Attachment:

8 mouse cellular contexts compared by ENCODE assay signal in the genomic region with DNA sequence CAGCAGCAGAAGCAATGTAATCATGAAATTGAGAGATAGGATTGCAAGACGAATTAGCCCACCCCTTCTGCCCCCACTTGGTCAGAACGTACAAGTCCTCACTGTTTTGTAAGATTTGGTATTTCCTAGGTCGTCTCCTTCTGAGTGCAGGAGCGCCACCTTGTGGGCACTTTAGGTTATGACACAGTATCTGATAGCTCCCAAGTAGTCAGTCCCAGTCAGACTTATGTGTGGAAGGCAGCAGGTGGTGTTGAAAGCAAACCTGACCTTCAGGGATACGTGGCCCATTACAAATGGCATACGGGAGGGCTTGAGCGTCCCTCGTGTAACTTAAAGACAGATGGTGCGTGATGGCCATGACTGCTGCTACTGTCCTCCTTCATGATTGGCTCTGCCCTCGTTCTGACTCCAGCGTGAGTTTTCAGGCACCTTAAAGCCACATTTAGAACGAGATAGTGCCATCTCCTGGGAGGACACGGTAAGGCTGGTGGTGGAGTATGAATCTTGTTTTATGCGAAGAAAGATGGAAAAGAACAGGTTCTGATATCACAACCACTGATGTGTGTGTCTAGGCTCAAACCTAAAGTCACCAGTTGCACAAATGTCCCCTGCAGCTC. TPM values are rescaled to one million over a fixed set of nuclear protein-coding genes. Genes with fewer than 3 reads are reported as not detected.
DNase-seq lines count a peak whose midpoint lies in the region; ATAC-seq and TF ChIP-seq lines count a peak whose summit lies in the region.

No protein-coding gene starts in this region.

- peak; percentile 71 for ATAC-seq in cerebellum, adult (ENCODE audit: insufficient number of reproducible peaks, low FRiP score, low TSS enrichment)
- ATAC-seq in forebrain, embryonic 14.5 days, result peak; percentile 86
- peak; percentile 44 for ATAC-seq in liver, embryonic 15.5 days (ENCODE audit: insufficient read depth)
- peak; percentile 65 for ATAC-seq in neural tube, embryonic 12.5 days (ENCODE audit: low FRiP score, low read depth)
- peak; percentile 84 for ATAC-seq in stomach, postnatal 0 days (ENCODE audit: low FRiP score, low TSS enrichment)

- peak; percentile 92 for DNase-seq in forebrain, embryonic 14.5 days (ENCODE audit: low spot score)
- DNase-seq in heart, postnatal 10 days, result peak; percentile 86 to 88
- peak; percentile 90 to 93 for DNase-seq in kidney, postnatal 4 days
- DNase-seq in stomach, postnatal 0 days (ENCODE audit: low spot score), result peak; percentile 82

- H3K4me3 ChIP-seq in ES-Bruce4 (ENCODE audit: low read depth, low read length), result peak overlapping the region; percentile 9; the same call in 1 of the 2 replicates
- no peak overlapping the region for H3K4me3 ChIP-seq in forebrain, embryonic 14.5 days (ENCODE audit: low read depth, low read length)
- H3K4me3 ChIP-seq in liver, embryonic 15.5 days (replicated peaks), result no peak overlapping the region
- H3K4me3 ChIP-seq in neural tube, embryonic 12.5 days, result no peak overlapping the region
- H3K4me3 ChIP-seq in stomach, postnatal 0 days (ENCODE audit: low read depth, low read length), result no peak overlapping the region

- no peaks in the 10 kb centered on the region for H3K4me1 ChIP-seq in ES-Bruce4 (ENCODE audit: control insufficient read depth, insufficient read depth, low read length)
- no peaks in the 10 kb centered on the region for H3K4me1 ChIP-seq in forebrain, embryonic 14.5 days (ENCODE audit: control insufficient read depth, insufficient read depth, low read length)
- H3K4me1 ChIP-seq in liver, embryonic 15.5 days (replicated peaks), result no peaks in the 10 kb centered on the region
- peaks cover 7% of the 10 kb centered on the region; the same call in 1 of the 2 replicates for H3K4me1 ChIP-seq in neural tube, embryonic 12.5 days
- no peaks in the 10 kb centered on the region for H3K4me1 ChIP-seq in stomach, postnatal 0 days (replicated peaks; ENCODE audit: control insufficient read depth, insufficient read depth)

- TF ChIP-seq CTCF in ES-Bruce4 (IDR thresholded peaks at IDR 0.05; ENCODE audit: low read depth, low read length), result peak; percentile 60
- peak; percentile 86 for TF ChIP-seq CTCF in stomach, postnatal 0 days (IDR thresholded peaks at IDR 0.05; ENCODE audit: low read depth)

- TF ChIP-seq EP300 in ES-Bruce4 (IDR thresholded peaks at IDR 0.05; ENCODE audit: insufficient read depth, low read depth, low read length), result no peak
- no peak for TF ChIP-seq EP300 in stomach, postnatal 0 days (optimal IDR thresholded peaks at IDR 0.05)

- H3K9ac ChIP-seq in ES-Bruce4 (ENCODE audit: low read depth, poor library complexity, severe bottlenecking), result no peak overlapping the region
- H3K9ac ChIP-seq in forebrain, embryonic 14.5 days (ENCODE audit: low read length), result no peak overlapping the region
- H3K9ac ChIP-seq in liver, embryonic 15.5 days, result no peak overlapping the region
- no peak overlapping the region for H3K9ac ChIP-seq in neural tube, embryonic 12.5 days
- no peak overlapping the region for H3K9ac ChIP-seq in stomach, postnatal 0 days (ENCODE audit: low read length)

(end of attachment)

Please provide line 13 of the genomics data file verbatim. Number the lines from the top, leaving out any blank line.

- H3K4me3 ChIP-seq in ES-Bruce4 (ENCODE audit: low read depth, low read length), result peak overlapping the region; percentile 9; the same call in 1 of the 2 replicates